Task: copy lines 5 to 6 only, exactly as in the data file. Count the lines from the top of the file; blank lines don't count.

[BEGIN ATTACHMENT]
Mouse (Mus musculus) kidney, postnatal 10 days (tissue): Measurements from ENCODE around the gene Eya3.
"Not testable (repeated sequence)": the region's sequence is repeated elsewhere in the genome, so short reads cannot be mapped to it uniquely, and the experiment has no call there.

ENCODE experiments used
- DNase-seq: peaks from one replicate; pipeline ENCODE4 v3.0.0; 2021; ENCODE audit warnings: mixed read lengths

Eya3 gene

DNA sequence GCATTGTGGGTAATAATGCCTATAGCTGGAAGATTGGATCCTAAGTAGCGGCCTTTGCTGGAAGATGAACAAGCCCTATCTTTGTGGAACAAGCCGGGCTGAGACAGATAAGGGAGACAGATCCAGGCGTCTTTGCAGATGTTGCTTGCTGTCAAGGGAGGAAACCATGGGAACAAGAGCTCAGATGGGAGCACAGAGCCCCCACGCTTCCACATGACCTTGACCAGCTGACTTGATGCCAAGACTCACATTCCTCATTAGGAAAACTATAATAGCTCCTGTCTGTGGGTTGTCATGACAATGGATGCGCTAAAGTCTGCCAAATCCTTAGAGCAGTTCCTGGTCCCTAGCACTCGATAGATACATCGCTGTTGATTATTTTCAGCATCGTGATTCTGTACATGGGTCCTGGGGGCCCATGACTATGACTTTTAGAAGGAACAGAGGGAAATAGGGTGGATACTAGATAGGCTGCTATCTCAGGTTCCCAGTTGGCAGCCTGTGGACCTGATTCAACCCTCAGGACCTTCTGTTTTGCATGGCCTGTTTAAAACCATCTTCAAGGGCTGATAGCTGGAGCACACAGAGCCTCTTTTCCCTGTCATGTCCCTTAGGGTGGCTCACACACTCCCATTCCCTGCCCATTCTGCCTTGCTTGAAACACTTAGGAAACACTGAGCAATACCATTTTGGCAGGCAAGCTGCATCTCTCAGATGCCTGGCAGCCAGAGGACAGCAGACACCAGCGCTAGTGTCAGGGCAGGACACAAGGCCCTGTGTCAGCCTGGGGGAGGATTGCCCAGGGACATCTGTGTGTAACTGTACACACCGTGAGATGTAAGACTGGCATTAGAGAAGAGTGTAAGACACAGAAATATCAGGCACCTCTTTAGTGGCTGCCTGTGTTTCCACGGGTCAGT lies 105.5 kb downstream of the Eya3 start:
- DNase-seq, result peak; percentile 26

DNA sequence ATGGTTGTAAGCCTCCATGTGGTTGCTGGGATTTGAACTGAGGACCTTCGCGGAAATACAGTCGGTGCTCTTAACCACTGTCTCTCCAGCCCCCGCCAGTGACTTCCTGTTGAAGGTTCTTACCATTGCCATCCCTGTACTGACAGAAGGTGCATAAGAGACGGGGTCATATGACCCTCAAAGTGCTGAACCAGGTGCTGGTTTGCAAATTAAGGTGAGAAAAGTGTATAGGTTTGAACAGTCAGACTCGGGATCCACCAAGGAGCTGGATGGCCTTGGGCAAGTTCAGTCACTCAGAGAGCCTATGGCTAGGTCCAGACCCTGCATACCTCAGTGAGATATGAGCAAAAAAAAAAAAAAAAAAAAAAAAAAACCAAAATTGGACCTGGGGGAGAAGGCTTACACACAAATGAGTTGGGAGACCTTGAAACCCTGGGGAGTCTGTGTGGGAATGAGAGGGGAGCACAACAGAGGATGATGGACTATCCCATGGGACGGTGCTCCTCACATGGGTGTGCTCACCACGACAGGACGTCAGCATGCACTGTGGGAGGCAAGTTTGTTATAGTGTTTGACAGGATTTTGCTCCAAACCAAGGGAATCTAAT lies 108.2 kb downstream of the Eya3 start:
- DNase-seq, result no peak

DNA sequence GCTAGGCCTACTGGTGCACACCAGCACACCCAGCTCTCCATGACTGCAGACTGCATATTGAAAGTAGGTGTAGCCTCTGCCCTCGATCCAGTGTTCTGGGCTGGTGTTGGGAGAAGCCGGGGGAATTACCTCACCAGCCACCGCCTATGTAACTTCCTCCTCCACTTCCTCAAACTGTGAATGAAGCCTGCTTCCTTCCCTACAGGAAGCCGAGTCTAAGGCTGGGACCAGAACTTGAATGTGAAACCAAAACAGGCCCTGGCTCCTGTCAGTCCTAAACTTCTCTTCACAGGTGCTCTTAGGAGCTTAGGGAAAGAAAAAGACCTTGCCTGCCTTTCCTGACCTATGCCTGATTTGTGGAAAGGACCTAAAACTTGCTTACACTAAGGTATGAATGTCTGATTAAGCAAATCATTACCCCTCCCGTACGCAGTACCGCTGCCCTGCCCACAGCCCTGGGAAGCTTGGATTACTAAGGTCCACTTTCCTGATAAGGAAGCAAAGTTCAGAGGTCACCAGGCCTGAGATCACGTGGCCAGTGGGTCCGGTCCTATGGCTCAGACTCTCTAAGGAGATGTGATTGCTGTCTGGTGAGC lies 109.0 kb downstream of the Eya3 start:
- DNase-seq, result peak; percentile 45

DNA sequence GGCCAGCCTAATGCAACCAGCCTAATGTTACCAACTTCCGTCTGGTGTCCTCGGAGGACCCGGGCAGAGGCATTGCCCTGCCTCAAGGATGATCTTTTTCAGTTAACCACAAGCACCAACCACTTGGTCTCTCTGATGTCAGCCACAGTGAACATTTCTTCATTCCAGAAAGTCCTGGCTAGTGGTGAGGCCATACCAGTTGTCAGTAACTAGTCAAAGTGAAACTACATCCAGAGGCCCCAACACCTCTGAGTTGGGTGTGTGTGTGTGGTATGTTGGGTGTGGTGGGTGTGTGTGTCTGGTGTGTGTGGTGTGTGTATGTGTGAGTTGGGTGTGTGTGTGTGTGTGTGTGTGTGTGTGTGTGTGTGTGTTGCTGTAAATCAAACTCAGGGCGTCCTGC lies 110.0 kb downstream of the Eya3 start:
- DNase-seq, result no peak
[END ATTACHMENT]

Eya3 gene

DNA sequence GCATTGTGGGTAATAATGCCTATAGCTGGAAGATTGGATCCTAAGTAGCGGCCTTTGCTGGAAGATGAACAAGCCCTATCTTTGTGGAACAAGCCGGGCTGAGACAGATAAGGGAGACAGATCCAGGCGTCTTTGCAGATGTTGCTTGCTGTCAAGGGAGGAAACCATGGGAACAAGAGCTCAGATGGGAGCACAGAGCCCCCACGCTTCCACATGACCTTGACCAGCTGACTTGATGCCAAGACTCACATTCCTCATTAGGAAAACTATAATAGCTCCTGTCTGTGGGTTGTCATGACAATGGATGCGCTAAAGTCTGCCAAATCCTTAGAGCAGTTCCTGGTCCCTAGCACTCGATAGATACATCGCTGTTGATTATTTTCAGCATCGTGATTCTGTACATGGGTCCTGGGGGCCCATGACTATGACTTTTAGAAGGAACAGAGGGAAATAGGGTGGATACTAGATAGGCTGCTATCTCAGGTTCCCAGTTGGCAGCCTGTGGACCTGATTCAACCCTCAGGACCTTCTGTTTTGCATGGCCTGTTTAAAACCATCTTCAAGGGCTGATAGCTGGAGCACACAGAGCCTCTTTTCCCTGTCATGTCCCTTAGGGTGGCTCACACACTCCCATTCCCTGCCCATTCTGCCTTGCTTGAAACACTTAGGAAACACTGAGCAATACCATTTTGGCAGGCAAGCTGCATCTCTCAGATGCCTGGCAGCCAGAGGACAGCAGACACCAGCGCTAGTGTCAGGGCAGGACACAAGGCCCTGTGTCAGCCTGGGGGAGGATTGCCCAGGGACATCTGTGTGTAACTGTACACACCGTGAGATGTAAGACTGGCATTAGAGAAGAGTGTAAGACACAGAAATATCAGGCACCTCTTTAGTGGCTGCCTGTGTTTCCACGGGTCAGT lies 105.5 kb downstream of the Eya3 start: